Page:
Yes, millions of people cried, “Freedom for Öcalan!” in the Newroz celebrations this year. It has been proved once again that his freedom and the freedom of his people, of communities, of the individual and society, are one and the same. It is time for freedom. Freedom will win.
On this basis, as much as he rendered his birth of 74 years ago meaningful through freedom struggle he led in favour of the people, so he was also to make life meaningful based on freedom for himself, his people, and oppressed communities. Although he spent 23 years of his life fighting for freedom physically in an island prison between four walls, about which he said, “You cannot confine millions in a tiny room”, this was also the birth of the democratic solution and honourable peace through the determination of the peoples of Anatolia and Mesopotamia to turn this place into an island of peace. Whether Öcalan is kept in absolute isolation, on the cross or in his coffin, he will continue to represent birth, life, honourable peace and the elevation of the meaning of freedom. In his words, “My commitment to the principle that life will be free or not at all is from birth to death or eternity”. It was a path to freedom, and it would remain that way forever. Öcalan spent and still is spending every year in prison as a free person, by contributing to the freedom struggle of his people and communities. Despite all the negative conditions of imprisonment and isolation, including having no contact with the outside world a year, he continues his resistance for a free, equal voluntary union of people and honourable peace.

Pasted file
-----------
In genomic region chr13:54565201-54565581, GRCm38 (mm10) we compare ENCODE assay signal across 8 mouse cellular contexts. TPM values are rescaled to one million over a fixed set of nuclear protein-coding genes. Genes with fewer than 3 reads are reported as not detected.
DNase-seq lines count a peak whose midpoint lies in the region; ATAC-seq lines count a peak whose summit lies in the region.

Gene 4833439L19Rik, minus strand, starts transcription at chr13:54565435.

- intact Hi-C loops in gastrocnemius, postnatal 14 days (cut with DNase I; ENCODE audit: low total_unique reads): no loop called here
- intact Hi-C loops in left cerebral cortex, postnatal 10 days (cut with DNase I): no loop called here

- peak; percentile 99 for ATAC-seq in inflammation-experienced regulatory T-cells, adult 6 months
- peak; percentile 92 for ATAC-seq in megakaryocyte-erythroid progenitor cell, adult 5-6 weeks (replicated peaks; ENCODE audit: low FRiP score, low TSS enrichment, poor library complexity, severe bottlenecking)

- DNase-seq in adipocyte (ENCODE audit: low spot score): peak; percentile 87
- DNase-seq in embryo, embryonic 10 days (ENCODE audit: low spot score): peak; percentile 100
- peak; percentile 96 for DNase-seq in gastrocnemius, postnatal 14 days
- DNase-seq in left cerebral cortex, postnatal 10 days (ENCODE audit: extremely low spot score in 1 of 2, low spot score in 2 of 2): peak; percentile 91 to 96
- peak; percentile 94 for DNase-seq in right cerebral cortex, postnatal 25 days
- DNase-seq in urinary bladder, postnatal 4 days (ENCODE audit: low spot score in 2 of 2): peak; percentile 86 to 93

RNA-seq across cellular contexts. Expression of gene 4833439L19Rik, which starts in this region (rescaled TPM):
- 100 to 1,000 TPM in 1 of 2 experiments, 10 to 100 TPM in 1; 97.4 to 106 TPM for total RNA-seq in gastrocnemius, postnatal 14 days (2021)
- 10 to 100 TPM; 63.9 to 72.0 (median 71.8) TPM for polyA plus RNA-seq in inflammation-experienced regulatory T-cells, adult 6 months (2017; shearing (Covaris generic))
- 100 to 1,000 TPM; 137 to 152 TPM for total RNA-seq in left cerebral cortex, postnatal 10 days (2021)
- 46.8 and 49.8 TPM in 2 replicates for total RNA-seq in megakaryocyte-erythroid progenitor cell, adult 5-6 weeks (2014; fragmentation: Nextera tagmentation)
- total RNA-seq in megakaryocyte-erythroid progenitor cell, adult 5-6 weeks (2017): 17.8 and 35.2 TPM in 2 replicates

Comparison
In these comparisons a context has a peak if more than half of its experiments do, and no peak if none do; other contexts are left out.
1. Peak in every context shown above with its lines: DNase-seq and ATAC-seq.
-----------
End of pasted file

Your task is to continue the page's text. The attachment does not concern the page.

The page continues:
Despite the isolation and oppression, he did not surrender to Capitalist Modernity the will for freedom, which he represented in favour of the people, saying, “There can be no unity in slavery, meaningful unions are free unions.” On the contrary, with the defences and the alternative system of Democratic Modernity he developed, he provided millions with stronger ideological and political armaments in their will and struggle for freedom. Yes, millions of people cried “Freedom for Öcalan!” in the Newroz celebrations this year. It has been proved once again that his freedom and the freedom of his people, of communities, of individuals and society are one and the same. Sooner or later, the point to be reached will be a democratic solution and honourable peace, the free and equal voluntary union of the people of Turkey and the Middle East. The birth of Öcalan, the creator and interlocutor of this path, will be freedom’s victory. It is time for freedom. Freedom will win.